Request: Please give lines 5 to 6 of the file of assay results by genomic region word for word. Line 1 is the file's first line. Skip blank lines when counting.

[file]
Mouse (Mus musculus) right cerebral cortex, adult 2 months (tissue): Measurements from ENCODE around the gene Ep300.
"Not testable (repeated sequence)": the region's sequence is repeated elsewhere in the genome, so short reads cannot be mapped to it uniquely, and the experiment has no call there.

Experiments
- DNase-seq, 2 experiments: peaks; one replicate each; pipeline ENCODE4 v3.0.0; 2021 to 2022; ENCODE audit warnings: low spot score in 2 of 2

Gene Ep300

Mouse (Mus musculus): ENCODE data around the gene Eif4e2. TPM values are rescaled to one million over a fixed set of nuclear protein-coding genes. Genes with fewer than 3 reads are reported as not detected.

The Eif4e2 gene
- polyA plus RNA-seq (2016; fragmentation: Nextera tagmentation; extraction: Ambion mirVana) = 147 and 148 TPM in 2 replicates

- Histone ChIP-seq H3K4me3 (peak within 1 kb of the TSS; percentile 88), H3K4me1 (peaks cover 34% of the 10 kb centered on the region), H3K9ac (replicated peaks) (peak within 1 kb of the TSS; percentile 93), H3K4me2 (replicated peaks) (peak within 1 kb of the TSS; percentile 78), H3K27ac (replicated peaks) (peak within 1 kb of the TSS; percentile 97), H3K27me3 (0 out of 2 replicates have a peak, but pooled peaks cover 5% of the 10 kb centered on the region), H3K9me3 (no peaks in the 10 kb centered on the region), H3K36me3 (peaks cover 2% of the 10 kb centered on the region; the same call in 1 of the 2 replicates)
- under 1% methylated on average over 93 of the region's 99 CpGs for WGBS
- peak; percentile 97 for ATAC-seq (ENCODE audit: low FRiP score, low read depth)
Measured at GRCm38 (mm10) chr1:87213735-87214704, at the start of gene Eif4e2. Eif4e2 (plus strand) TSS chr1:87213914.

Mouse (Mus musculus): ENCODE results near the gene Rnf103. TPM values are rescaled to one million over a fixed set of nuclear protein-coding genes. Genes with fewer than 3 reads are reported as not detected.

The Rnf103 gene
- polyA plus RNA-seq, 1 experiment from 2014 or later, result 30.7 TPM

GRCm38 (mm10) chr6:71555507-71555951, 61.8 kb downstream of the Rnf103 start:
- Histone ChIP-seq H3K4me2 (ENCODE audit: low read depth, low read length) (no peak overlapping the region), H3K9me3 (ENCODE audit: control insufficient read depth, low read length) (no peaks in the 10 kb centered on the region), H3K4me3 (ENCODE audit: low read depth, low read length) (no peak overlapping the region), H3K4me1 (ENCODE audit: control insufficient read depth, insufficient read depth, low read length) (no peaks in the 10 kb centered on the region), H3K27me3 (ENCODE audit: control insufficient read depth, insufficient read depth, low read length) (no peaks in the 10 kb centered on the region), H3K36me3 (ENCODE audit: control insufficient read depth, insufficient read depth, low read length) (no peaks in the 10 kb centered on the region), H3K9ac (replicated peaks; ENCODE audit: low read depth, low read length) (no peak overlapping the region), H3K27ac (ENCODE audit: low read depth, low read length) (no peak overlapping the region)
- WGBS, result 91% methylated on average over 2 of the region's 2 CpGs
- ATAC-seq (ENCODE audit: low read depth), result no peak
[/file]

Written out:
Gene Ep300

Mouse (Mus musculus): ENCODE data around the gene Eif4e2. TPM values are rescaled to one million over a fixed set of nuclear protein-coding genes. Genes with fewer than 3 reads are reported as not detected.